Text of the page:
During the Age of Enlightenment, Ludwig Von Prague, a rather mediocre mathematician was searching for a theory that would make him famous. While eating his usual breakfast of bagels and cream cheese, he struck upon the idea that if you added up all the
of the all the bagels, their sum would still be equal to the hole in the first bagel. Thus he created the theory that
nothing plus nothing equals nothing
or more commonly known as the "
Von Prague Bagel Theory
The Zero Property
Chef Henri is very particular about where he gets the ingredients for his recipes. For instance, for eggs, he will only buy from two specific farmers, Monsieur Egblanc and Monsieur Egbrun. One day, he purchases 4 dozen eggs from M. Egblanc and no eggs from M. Egbrun. How many eggs did Chef Henri buy that day?
Of course, the answer to that is 4 dozen eggs because 4 + 0 = 4.
This illustrates the
Additive Identity Property of Zero
is called the
because adding zero to any number doesn't change that number's value. Therefore, the number keeps its identity.
On the particular day on which Chef Henri bought the
4 dozen eggs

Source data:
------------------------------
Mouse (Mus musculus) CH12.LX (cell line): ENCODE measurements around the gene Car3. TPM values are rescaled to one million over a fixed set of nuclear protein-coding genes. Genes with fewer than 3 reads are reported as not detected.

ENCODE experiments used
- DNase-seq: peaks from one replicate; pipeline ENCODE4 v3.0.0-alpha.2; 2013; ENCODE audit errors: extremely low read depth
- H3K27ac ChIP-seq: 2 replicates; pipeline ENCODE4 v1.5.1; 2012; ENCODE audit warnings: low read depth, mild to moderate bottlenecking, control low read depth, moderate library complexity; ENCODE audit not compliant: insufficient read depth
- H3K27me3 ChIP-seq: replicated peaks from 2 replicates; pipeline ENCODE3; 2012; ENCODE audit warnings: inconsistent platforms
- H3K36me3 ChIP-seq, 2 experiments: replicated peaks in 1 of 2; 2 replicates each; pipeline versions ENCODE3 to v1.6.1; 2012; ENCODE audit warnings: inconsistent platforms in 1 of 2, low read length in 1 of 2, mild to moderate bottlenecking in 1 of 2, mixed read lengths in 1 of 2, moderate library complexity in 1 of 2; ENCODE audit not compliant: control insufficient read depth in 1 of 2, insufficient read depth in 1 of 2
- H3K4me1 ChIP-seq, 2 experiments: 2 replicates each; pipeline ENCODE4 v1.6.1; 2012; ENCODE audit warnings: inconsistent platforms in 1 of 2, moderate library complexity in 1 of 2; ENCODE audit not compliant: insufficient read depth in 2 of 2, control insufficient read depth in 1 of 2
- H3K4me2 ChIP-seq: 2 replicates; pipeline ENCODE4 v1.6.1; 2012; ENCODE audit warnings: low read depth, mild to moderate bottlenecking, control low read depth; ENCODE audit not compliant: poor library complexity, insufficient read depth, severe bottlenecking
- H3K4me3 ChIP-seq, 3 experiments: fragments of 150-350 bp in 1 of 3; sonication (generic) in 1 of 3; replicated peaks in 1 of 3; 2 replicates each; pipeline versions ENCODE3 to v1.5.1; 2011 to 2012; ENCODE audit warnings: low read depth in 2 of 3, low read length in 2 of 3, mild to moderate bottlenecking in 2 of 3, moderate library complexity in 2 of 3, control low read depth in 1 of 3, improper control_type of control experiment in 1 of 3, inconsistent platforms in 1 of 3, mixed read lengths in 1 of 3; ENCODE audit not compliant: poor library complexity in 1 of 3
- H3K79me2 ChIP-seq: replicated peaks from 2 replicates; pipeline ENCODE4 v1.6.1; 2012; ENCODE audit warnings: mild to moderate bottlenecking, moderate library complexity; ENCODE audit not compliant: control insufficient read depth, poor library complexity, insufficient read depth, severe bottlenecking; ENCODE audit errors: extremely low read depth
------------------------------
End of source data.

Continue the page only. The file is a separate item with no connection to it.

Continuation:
from M. Egblanc, he used
4 dozen eg
to fill orders at his restaurant that night. We can represent the eggs he bought as
(positive four) and the eggs he used as
(negative four). If he adds these together, he will find that he has no eggs left.
This is an example of the
Property of Opposites.
are examples of additive inverses or opposites. The additive inverse of
17 is -17
the additive inverse of
-42 is 42
and the additive inverse of
-½ is ½
Adding additive inverses will always produce the sum of zero.
Use the Additive Identity Property of Zero and the Property of Opposites to help Chef Henri with this problem:
The following day Chef Henri buys
eggs from M. Egblanc and
eggs from M. Egbrun. Henri uses
eggs in his recipes that evening.
Write an equation which shows how many eggs Henri has left at the end of the day.
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